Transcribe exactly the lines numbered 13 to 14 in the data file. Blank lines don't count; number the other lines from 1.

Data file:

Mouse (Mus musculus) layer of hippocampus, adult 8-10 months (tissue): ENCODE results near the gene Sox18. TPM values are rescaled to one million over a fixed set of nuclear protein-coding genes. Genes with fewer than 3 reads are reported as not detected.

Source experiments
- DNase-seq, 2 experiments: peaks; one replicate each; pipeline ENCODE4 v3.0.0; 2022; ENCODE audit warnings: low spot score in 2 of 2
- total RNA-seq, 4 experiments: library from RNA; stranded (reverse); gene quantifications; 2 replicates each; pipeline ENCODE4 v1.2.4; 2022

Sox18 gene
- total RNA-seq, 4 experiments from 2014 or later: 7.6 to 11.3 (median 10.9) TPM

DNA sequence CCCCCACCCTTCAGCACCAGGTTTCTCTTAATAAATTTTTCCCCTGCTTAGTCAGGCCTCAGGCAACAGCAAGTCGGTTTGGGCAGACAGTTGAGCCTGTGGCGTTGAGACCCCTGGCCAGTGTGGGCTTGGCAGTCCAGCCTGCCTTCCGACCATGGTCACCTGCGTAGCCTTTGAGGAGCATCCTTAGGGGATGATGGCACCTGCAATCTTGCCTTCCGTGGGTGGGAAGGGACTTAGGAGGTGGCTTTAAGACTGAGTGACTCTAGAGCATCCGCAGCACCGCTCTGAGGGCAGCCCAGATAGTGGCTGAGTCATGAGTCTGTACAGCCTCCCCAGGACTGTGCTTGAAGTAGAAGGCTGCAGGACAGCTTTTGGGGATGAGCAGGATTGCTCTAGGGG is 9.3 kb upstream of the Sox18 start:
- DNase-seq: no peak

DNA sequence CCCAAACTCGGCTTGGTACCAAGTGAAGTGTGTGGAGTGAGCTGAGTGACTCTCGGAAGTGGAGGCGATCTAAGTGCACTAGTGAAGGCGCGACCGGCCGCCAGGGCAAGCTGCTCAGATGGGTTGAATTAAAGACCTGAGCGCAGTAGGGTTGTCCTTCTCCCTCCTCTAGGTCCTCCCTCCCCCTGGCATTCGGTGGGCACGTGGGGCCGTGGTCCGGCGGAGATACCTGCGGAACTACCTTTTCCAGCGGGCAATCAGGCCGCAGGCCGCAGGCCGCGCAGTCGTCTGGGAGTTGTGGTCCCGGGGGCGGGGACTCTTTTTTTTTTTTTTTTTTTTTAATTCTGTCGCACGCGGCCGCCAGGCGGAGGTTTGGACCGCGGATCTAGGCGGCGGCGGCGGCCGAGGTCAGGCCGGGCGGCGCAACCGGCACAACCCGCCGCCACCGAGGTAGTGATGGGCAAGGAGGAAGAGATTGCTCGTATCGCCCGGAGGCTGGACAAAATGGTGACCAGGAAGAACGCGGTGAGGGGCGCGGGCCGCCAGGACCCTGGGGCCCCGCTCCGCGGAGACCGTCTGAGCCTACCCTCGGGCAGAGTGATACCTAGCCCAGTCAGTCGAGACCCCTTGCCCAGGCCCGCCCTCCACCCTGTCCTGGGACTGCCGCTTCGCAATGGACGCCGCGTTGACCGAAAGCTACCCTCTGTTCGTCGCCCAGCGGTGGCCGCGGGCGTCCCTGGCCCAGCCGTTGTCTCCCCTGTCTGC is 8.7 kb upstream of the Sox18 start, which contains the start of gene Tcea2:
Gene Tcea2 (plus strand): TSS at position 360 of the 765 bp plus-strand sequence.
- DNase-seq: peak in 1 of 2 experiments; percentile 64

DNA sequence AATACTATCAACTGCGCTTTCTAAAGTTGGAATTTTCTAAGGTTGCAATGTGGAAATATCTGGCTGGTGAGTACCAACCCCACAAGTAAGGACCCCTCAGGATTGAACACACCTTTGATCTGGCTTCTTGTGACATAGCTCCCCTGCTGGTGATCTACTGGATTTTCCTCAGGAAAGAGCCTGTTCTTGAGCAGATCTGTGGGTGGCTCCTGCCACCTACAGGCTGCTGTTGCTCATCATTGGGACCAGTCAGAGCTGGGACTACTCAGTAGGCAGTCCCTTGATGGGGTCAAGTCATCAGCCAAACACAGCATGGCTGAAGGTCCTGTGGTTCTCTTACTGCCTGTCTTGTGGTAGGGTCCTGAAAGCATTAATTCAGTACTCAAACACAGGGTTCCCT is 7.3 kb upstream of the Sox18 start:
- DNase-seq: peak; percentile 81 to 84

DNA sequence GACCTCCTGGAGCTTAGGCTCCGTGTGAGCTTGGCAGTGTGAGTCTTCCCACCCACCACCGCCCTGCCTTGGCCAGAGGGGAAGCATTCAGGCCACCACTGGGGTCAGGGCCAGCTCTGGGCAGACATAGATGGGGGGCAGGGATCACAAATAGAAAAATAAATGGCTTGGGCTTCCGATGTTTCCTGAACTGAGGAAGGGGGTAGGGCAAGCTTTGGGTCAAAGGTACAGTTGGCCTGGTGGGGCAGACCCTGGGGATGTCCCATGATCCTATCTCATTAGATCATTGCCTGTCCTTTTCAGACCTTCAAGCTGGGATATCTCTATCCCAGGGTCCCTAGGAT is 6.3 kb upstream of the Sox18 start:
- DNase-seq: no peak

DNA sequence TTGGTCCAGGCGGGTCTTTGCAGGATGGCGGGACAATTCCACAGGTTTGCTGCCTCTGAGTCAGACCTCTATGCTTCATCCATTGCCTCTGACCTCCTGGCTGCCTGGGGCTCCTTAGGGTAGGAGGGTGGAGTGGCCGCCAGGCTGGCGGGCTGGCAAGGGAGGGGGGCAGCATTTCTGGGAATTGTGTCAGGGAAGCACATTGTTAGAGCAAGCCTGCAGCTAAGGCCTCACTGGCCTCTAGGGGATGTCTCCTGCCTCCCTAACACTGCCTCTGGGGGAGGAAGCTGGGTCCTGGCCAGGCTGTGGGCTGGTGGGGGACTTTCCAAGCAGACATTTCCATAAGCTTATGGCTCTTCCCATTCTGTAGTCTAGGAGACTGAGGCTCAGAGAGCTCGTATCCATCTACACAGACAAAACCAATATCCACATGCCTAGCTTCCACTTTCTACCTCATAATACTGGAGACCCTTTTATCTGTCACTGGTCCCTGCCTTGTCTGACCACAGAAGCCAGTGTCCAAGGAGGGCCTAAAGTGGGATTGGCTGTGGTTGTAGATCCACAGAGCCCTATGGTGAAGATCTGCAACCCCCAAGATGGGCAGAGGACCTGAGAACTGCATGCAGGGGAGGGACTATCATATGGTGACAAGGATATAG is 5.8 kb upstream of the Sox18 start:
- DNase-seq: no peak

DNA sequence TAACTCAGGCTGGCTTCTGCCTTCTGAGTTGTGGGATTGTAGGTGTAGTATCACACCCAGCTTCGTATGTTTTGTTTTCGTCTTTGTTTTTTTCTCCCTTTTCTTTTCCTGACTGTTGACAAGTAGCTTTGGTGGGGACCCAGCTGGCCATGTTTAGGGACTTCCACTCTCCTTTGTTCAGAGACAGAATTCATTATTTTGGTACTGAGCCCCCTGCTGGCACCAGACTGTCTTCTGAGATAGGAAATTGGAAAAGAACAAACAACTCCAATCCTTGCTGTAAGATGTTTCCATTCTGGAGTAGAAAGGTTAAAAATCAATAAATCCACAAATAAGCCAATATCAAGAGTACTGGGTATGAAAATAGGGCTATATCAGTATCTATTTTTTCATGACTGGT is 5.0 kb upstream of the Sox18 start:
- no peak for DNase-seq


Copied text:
- DNase-seq: peak; percentile 81 to 84

DNA sequence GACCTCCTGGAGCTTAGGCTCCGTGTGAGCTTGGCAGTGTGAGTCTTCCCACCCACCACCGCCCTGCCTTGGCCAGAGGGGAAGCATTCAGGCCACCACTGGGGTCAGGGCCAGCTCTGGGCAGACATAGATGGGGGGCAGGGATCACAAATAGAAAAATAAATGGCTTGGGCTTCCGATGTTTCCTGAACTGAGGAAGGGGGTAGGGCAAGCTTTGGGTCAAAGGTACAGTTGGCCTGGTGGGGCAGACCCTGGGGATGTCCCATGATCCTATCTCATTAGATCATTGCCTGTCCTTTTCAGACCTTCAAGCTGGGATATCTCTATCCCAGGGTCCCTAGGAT is 6.3 kb upstream of the Sox18 start: